• Propose Legalization Of Medicinal Cannabis
  • April 20, 2018
  • The policy in Latin America on the use of medical marijuana is evolving, because in countries like Panama it seeks legalization for medicinal purposes and thus end smuggling of this product. A few countries in Central and South America allow the use of marijuana and cannabidiol oils (also known as "CBD") for victims of epilepsy, inappetence, nausea, vomiting caused by chemotherapy, or pain and muscle spasm in people with HIV AIDS.

    In recent years, some Latin American countries have reformed their policies on the use of drugs previously considered illicit. For example, the use of marijuana for medical and therapeutic purposes is legal in Argentina, Brazil, Chile, Mexico, Puerto Rico and Peru. The constitution of Bolivia recognizes the right to use the coca leaf.

    The use of marijuana is legal in Uruguay where there is a cannabis-free market regulated by the government. Colombia has also legalized and regulated the production, marketing and export of cannabis for medicinal purposes. Consequently, the Ministry of Justice of Colombia has granted licenses to grow non-psychoactive cannabis plants, which are defined by the content of tetrahydrocannabinol (also known as "THC") below 1% of the dry weight of the product.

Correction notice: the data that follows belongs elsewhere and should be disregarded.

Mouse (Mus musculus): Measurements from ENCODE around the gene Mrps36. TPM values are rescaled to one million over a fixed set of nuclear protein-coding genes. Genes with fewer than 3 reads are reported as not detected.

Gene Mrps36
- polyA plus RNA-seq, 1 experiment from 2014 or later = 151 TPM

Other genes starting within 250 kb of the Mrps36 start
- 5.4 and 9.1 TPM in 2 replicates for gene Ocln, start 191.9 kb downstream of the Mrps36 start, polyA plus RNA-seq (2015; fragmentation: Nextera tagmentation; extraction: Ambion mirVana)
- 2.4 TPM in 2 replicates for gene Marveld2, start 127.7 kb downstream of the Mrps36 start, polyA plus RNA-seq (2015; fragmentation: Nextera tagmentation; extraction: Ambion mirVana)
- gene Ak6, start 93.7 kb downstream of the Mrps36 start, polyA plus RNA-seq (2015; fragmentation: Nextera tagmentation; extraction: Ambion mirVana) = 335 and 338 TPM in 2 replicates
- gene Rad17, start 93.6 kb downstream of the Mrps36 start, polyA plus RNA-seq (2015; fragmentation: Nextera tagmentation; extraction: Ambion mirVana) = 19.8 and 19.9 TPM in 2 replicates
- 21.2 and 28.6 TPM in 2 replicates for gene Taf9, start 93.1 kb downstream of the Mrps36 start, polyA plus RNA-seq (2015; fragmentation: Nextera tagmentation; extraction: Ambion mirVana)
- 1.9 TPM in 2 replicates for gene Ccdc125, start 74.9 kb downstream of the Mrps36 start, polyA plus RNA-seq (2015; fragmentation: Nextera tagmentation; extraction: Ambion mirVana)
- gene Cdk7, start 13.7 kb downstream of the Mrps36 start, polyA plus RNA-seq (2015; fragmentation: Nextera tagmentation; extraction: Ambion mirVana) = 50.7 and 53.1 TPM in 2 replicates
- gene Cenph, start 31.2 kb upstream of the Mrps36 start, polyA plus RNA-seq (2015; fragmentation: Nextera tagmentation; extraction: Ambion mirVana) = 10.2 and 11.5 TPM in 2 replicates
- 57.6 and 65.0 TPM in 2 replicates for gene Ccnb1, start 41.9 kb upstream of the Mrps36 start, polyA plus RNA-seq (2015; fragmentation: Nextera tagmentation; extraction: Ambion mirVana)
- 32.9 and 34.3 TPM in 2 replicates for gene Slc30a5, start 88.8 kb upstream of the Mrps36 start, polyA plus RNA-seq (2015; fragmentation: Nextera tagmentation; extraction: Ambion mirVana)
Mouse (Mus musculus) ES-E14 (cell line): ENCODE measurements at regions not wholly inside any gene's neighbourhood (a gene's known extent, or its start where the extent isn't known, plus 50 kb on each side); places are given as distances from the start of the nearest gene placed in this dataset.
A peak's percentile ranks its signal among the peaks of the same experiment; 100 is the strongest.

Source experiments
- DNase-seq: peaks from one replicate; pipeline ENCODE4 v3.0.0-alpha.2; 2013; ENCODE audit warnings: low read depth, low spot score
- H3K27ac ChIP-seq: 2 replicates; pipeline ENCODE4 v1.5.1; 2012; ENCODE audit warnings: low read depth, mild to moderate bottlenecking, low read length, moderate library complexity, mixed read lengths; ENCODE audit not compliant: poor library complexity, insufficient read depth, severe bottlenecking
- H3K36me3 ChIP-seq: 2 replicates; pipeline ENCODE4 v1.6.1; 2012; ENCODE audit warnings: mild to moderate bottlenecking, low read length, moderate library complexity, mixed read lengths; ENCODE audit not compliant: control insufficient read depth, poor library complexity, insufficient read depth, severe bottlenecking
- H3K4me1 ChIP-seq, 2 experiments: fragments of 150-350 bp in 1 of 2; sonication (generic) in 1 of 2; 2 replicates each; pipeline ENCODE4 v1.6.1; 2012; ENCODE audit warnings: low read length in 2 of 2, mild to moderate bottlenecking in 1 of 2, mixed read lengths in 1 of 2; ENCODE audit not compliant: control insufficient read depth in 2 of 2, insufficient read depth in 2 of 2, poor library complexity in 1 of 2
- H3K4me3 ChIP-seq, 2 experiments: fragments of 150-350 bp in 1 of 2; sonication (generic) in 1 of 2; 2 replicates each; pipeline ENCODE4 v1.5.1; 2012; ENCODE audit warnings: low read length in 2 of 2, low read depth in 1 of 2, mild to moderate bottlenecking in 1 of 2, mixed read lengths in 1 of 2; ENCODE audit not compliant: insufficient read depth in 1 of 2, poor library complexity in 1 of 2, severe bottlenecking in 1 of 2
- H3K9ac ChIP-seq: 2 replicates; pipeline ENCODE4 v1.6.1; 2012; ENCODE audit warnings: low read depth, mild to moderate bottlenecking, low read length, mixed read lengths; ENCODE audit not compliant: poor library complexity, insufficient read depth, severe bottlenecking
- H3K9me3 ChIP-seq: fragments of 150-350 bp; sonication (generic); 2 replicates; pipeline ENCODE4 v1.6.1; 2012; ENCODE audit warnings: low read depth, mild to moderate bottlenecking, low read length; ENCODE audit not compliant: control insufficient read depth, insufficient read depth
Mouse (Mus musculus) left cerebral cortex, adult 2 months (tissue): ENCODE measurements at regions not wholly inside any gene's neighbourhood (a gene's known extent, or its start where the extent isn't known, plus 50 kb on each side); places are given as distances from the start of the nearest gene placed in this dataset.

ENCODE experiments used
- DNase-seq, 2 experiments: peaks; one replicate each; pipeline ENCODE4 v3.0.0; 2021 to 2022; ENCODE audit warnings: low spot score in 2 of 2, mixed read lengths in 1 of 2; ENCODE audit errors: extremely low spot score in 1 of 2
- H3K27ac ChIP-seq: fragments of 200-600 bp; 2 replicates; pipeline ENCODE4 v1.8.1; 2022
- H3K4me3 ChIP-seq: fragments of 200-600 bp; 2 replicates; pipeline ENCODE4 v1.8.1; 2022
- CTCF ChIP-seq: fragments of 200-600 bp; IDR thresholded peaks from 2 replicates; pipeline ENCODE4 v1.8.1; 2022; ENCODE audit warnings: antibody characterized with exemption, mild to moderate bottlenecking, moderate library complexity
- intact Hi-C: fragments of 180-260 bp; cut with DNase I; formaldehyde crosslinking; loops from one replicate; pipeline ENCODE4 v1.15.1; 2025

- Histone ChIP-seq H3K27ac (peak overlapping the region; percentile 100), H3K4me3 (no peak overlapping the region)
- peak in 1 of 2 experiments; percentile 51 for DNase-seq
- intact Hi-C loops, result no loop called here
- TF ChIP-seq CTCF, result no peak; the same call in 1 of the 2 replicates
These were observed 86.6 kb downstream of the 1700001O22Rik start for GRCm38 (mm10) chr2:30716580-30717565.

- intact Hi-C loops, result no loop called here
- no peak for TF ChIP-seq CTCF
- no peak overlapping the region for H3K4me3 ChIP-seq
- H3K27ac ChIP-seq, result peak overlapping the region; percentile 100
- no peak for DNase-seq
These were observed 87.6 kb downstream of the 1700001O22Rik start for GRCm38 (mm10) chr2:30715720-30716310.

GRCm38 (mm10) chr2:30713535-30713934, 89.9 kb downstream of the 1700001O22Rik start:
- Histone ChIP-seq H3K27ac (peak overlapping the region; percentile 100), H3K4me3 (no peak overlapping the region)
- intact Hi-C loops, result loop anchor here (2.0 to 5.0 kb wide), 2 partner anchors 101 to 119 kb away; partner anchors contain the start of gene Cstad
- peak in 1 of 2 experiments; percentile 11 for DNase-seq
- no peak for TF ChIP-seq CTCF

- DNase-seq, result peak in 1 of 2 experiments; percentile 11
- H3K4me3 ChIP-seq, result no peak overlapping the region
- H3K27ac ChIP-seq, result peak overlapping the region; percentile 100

In Panama, Project Law 595 (the "Project") has recently been submitted to legalize the consumption of liquid marijuana for medicinal purposes. In Panama, the use of marijuana was declared illegal in 1928 and it is not registered as a pharmacology drug in the official list of medicines of the Social Security Fund of Panama.

    The project arose from parental concern for children suffering from epilepsy, and seeks to legalize the consumption of liquid marijuana for medicinal purposes and to stop the smuggling of these products. The project does not differentiate between psychoactive and non-psychoactive cannabis.

    Article 8 of the draft defines marijuana as: "Cannabis sativa, hemp or marijuana, is a herbaceous species of the Cannabácea family. It is an annual plant, dioica, native to the Himalayan mountain ranges, Asia. "This definition makes no difference between psychoactive and non-psychoactive cannabis plants as do the laws and regulations of Colombia or other Latin American countries.

    This definition could affect manufacturers and sellers of non-psychoactive hemp oils, and could have great adverse implications for the free market of food products containing CBD oil, currently legalized.

    The National Assembly has the power to amend the Project before it passes into law.